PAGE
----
Hydrogen Sulfide Gas Exposure
Hydrogen sulfide (also referred to as sour gas, acid gas, stink damp, rotten egg gas or sulphureted hydrogen) is a highly toxic, colourless gas with the characteristic foul odor of rotten eggs. The gas can be very pungent at first, but quickly deadens the sense of smell which can cause victims to be unaware of its presence until it’s too late. Workers may be adversely affected from H2S exposure ranging from loss of consciousness to death.
Workers with the highest exposure risk may be involved in the maintenance of sewage systems and the oil and gas industry. Enclosed and confined spaces are the danger areas prone to the rapid buildup of hydrogen sulfide gas. These situations also present a serious hazard for rescue and recovery personnel and first responders. The risk of injury after exposure to H2S is compounded by other hazards in the work area. For example, workers that become unconscious after a H2S exposure can easily drown in fluids (water, sewage, process liquids, etc.) or obtain a serious or fatal injury in a fall from heights.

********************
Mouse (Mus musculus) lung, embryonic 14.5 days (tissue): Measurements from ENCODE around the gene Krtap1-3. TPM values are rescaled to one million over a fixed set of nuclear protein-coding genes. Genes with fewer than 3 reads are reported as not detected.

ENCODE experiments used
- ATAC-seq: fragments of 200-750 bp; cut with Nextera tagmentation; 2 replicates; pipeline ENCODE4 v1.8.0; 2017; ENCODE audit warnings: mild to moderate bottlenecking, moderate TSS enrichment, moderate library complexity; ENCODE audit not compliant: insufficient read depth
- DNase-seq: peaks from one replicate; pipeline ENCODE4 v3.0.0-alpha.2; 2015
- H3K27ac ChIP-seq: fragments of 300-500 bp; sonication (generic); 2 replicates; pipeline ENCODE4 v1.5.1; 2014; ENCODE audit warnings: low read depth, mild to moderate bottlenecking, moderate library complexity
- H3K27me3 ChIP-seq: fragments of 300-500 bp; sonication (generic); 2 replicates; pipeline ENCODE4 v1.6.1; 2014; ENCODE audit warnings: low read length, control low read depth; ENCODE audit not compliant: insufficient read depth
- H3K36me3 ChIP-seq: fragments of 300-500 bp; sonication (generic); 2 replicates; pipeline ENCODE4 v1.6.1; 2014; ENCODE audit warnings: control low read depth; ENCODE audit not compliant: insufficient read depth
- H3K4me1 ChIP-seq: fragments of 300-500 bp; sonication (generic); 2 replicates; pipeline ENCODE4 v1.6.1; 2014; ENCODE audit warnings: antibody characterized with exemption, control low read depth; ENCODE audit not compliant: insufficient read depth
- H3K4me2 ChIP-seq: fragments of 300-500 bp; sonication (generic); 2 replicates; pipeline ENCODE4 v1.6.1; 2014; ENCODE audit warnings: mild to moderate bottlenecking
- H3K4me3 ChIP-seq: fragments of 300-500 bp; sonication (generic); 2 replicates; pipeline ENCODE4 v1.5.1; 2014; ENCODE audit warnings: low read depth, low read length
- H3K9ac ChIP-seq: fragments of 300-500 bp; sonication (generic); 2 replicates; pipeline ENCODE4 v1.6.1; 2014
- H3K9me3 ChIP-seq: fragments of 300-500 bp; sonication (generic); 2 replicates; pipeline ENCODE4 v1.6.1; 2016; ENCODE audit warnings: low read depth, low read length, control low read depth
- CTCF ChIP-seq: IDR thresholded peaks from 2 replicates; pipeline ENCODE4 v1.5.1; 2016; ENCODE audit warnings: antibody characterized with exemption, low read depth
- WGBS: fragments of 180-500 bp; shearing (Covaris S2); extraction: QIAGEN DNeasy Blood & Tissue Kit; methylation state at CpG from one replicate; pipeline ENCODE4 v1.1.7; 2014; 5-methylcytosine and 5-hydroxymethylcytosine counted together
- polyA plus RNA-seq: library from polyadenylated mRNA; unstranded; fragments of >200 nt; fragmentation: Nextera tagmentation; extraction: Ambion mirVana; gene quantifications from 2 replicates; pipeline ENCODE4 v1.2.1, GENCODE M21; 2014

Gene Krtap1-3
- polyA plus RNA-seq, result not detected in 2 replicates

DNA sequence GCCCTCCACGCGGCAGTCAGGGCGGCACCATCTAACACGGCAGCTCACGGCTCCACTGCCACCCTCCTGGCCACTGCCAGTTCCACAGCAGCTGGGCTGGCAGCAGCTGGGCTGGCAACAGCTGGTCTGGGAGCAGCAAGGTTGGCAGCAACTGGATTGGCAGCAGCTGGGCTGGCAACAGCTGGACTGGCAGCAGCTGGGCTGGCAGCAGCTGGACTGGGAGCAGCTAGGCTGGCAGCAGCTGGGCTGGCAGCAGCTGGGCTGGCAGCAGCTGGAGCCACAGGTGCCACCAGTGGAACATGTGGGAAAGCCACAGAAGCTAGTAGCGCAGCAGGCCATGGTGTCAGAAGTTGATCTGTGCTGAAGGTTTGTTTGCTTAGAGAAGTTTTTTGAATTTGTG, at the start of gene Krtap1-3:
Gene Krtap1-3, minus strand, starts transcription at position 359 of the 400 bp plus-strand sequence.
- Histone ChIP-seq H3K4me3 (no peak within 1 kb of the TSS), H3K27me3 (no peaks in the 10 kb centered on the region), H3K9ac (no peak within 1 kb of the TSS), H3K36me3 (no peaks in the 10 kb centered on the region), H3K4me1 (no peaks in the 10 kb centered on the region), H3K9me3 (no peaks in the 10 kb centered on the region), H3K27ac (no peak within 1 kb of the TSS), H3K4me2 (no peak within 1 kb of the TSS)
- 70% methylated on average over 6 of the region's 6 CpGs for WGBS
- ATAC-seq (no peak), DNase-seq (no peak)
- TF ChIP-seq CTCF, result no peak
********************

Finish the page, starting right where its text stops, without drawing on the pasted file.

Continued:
Here are some safety precautions to prevent hydrogen sulfide exposure:
- Avoid entering or leaning over confined spaces. Confined areas can accumulate gasses like H2S. If the H2S concentration is very high it may overcome the worker even at the sewer entry points or tank opening.
- Have a competent person complete a hazard assessment. This assessment will determine if a space is safe for a worker to enter. It may also determine if specialized safety equipment is required for the worker to enter the space safely.
- Monitor air concentrations of H2S using gas monitors. These monitors can be set to alarm and help alert workers to hazards allowing them increased opportunity to escape hazardous environments. The monitors must be calibrated regularly to ensure proper function.
- Use appropriate personal protective equipment. Some work spaces are only safe to enter with the appropriate personal protective equipment. Ensure that you are provided with PPE and are trained on the proper use.
- Plan for emergencies. Ensure that emergency procedures and rescue plans have been developed. Workers required to carry out the emergency plan must be trained and readily available.
- If you are asked to complete a task, ensure that you have been provided with all the essential information. This includes what hazards may be encountered, and what equipment or processes are available to protect you. Training may include H2S Alive, First Aid and Confined Space.